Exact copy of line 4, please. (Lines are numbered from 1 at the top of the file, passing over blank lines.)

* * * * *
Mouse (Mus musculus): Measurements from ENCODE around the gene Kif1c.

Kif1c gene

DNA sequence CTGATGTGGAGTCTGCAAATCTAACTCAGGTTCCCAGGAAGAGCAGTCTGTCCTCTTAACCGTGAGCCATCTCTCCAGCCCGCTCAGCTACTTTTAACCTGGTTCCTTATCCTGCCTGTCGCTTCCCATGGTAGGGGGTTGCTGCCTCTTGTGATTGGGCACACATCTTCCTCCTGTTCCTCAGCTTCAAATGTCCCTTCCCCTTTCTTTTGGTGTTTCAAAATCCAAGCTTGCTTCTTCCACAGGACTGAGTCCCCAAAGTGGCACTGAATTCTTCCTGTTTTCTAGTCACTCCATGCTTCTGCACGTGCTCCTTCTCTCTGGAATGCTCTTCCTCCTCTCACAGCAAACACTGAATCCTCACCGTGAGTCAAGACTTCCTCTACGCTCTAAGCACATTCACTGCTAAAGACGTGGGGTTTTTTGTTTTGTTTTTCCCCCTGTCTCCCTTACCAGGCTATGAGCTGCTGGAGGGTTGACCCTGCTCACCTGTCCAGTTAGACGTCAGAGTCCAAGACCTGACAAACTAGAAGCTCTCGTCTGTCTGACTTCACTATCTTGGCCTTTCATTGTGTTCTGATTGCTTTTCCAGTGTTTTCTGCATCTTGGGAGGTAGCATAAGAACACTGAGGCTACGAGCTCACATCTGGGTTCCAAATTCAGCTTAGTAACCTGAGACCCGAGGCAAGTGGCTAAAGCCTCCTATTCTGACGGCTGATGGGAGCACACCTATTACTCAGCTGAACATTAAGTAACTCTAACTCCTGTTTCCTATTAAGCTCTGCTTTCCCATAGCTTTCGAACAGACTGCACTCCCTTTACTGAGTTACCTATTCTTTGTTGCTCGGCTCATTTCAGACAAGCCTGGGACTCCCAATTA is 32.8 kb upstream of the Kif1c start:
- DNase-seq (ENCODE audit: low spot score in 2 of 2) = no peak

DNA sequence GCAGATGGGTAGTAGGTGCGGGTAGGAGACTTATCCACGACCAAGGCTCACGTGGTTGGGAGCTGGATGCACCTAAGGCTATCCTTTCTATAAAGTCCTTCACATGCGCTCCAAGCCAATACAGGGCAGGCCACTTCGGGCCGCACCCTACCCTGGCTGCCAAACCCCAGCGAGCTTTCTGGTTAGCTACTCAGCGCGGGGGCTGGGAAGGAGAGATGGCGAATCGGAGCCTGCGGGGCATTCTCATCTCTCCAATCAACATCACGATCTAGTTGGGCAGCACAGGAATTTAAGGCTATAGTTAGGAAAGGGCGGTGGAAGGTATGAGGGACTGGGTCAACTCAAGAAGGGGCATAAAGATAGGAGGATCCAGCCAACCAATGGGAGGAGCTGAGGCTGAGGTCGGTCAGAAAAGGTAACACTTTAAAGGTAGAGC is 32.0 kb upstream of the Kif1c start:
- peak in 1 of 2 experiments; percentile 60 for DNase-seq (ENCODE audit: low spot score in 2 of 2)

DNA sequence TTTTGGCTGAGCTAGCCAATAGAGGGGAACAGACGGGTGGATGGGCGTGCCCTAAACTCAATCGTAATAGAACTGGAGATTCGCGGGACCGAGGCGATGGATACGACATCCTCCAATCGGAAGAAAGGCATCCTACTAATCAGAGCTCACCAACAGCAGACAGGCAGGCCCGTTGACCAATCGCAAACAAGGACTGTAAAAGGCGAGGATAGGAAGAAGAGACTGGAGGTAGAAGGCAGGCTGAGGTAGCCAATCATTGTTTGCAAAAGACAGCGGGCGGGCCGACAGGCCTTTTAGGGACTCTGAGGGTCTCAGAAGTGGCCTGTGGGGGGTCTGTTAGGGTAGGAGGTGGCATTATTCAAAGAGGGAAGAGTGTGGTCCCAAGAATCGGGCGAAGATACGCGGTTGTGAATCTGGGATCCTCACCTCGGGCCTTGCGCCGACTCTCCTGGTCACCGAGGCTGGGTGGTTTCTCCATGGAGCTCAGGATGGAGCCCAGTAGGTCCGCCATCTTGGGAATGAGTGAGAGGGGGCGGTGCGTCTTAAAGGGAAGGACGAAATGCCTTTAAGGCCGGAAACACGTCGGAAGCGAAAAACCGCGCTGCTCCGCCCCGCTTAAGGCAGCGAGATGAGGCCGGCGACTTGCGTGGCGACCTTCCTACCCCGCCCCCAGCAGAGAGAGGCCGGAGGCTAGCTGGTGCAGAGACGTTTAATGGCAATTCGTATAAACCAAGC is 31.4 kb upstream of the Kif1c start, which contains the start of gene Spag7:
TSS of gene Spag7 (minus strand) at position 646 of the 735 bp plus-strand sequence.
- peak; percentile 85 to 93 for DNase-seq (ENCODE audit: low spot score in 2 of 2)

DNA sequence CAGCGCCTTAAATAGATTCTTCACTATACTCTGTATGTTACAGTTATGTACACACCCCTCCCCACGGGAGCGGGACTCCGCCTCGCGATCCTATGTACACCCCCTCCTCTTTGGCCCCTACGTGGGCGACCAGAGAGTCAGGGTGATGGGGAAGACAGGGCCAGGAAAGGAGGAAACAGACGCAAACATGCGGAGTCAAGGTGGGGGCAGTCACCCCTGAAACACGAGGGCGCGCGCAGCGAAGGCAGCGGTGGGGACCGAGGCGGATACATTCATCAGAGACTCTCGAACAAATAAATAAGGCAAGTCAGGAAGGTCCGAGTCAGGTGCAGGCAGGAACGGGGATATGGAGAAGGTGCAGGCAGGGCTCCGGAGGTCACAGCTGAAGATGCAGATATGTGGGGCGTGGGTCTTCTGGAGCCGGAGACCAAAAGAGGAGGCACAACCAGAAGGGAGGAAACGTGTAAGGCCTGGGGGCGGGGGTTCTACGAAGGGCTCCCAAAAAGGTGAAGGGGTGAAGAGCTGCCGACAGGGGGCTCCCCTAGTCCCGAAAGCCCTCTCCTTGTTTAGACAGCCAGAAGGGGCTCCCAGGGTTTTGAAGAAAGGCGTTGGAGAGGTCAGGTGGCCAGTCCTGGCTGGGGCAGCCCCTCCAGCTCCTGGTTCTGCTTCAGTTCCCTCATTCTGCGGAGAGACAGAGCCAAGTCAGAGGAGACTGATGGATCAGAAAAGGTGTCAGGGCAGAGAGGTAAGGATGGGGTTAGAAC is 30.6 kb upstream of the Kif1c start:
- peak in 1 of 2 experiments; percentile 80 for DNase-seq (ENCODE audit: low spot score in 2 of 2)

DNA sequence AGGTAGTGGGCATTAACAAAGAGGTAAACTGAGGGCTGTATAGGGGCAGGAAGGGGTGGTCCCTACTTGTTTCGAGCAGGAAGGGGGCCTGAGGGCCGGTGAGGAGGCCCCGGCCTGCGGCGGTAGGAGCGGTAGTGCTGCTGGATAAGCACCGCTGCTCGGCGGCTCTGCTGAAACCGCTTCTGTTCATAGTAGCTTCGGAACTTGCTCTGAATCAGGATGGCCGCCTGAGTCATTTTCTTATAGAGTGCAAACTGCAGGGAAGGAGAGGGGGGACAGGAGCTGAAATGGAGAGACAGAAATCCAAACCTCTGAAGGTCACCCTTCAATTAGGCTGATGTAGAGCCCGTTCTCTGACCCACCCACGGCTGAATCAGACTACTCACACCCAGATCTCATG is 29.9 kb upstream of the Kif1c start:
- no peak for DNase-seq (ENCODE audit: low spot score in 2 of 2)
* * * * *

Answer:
- DNase-seq (ENCODE audit: low spot score in 2 of 2) = no peak